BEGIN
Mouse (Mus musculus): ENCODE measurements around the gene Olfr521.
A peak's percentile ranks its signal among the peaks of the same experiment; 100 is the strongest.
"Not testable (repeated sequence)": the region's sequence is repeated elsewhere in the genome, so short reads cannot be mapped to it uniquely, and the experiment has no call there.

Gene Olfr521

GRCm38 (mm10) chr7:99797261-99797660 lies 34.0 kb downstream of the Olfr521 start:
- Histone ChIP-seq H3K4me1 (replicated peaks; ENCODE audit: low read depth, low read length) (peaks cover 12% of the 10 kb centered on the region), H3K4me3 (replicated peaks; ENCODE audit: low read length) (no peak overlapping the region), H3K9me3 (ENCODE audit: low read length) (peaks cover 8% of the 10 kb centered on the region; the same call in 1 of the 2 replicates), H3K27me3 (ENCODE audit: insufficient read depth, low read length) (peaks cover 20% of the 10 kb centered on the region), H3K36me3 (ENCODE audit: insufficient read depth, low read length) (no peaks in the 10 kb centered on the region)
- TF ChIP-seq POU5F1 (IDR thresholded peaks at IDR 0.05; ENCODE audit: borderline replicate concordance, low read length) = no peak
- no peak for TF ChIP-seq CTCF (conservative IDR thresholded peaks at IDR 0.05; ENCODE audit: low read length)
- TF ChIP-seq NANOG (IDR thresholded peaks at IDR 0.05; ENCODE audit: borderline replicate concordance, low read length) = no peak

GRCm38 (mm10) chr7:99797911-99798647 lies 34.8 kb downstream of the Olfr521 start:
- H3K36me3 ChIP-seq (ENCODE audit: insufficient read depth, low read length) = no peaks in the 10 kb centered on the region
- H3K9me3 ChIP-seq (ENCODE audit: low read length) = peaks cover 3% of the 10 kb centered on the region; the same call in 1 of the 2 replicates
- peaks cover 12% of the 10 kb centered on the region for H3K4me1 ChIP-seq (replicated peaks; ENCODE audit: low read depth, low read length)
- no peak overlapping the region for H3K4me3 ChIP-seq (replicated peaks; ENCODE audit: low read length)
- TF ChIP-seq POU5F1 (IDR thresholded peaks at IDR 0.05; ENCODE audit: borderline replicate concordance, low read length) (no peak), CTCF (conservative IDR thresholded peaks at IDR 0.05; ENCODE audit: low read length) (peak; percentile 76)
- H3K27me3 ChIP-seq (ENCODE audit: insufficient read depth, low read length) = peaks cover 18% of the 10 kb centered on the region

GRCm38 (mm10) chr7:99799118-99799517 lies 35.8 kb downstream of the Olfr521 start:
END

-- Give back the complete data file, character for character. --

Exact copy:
Mouse (Mus musculus): ENCODE measurements around the gene Olfr521.
A peak's percentile ranks its signal among the peaks of the same experiment; 100 is the strongest.
"Not testable (repeated sequence)": the region's sequence is repeated elsewhere in the genome, so short reads cannot be mapped to it uniquely, and the experiment has no call there.

Gene Olfr521

GRCm38 (mm10) chr7:99797261-99797660 lies 34.0 kb downstream of the Olfr521 start:
- Histone ChIP-seq H3K4me1 (replicated peaks; ENCODE audit: low read depth, low read length) (peaks cover 12% of the 10 kb centered on the region), H3K4me3 (replicated peaks; ENCODE audit: low read length) (no peak overlapping the region), H3K9me3 (ENCODE audit: low read length) (peaks cover 8% of the 10 kb centered on the region; the same call in 1 of the 2 replicates), H3K27me3 (ENCODE audit: insufficient read depth, low read length) (peaks cover 20% of the 10 kb centered on the region), H3K36me3 (ENCODE audit: insufficient read depth, low read length) (no peaks in the 10 kb centered on the region)
- TF ChIP-seq POU5F1 (IDR thresholded peaks at IDR 0.05; ENCODE audit: borderline replicate concordance, low read length) = no peak
- no peak for TF ChIP-seq CTCF (conservative IDR thresholded peaks at IDR 0.05; ENCODE audit: low read length)
- TF ChIP-seq NANOG (IDR thresholded peaks at IDR 0.05; ENCODE audit: borderline replicate concordance, low read length) = no peak

GRCm38 (mm10) chr7:99797911-99798647 lies 34.8 kb downstream of the Olfr521 start:
- H3K36me3 ChIP-seq (ENCODE audit: insufficient read depth, low read length) = no peaks in the 10 kb centered on the region
- H3K9me3 ChIP-seq (ENCODE audit: low read length) = peaks cover 3% of the 10 kb centered on the region; the same call in 1 of the 2 replicates
- peaks cover 12% of the 10 kb centered on the region for H3K4me1 ChIP-seq (replicated peaks; ENCODE audit: low read depth, low read length)
- no peak overlapping the region for H3K4me3 ChIP-seq (replicated peaks; ENCODE audit: low read length)
- TF ChIP-seq POU5F1 (IDR thresholded peaks at IDR 0.05; ENCODE audit: borderline replicate concordance, low read length) (no peak), CTCF (conservative IDR thresholded peaks at IDR 0.05; ENCODE audit: low read length) (peak; percentile 76)
- H3K27me3 ChIP-seq (ENCODE audit: insufficient read depth, low read length) = peaks cover 18% of the 10 kb centered on the region

GRCm38 (mm10) chr7:99799118-99799517 lies 35.8 kb downstream of the Olfr521 start: